Praw (Mandelzys), Esther

Praw (Mandelzys), Esther

Opatow (Poland), Starachowice, Auschwitz, Bergen-Belsen

Praw was born in 1921 in Opatow, Poland, and her family consisted of her mother, a sister, and a maternal grandmother. Her father died when she was about two years old. She also had step-sisters and a step-brother who were forced to leave Lodz and came to live in Opatow. The family was very poor.

When the Germans came to Opatow, Praw describes the bombing and the changes that took place: Jews had to wear an armband with a star, food was rationed, a curfew was imposed, and Jews were forced to leave their homes. Praw was assigned work in a factory and then she worked for a German, a “horrible man,” in an employment office. She remembers the killing that occurred daily.

Praw describes how a small group of people, including herself, escaped from Opatow to Starachowice. She learned that the following day all of the Jews from Opatow were taken away–she never heard from anyone in her family again.

In Starachowice Praw worked in a factory. She slept in a lice-infested barrack, and those sick with typhus were put to death. She herself became ill. In the camp there was talk that it would be liquidated and so a large group decided to escape. Many were shot and those who didn’t escape were sent to Auschwitz the next day.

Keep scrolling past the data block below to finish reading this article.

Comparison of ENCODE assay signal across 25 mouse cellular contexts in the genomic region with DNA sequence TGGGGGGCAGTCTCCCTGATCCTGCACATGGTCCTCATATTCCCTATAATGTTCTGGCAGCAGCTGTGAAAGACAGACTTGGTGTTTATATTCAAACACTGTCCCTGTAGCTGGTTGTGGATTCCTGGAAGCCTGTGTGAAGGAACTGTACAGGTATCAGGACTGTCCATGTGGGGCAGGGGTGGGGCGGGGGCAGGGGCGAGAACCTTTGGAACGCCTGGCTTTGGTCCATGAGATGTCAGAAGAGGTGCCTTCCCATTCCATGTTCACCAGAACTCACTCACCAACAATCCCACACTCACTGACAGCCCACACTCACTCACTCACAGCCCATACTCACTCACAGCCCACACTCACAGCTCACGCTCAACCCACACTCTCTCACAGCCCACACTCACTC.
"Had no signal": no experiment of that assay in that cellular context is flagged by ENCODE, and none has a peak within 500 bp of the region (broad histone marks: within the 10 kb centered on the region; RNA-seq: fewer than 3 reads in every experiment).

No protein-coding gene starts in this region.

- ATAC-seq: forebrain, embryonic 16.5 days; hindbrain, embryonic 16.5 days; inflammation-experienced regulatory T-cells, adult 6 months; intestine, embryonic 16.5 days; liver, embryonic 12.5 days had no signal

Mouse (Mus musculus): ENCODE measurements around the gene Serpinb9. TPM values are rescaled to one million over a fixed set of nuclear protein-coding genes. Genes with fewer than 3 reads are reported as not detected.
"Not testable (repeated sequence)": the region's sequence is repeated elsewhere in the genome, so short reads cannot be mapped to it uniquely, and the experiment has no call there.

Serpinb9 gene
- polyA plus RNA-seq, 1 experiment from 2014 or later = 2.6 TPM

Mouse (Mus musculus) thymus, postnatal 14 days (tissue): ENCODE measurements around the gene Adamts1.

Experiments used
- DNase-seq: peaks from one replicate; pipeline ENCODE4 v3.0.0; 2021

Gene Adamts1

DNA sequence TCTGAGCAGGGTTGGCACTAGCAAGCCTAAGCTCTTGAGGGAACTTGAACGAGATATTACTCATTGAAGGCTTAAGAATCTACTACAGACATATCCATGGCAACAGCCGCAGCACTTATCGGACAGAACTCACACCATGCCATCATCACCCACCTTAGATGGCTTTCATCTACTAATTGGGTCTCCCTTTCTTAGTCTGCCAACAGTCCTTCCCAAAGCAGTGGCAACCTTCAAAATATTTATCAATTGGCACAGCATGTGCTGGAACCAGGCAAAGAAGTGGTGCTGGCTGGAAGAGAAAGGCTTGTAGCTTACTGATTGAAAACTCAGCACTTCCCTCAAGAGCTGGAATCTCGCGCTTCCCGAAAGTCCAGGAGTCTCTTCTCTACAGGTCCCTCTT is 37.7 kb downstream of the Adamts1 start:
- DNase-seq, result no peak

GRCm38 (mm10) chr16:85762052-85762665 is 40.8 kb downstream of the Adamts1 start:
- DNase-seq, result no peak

Praw describes the horrible conditions on the transport to Auschwitz and recalls her thoughts about death at the time. Upon her arrival at Auschwitz she saw ovens burning and people sitting on the floor looking “crazy.” She was issued clothes, tattooed, and assigned work loading coal. She remembers being told that at Auschwitz a needle has more worth than a person.

During a selection by Mengele, she was chosen to be sent to Bergen-Belsen. She describes the work she had to do at this camp and remembers a lot of people sick with typhus. She also recalls the hunger, the unburied bodies, and the smell of the corpses, which caused her to get sick.

Praw was liberated by the English.

Interview Information:
Date: May 2, 1983
Interviewer: Anita Schwartz
Format: Audio recording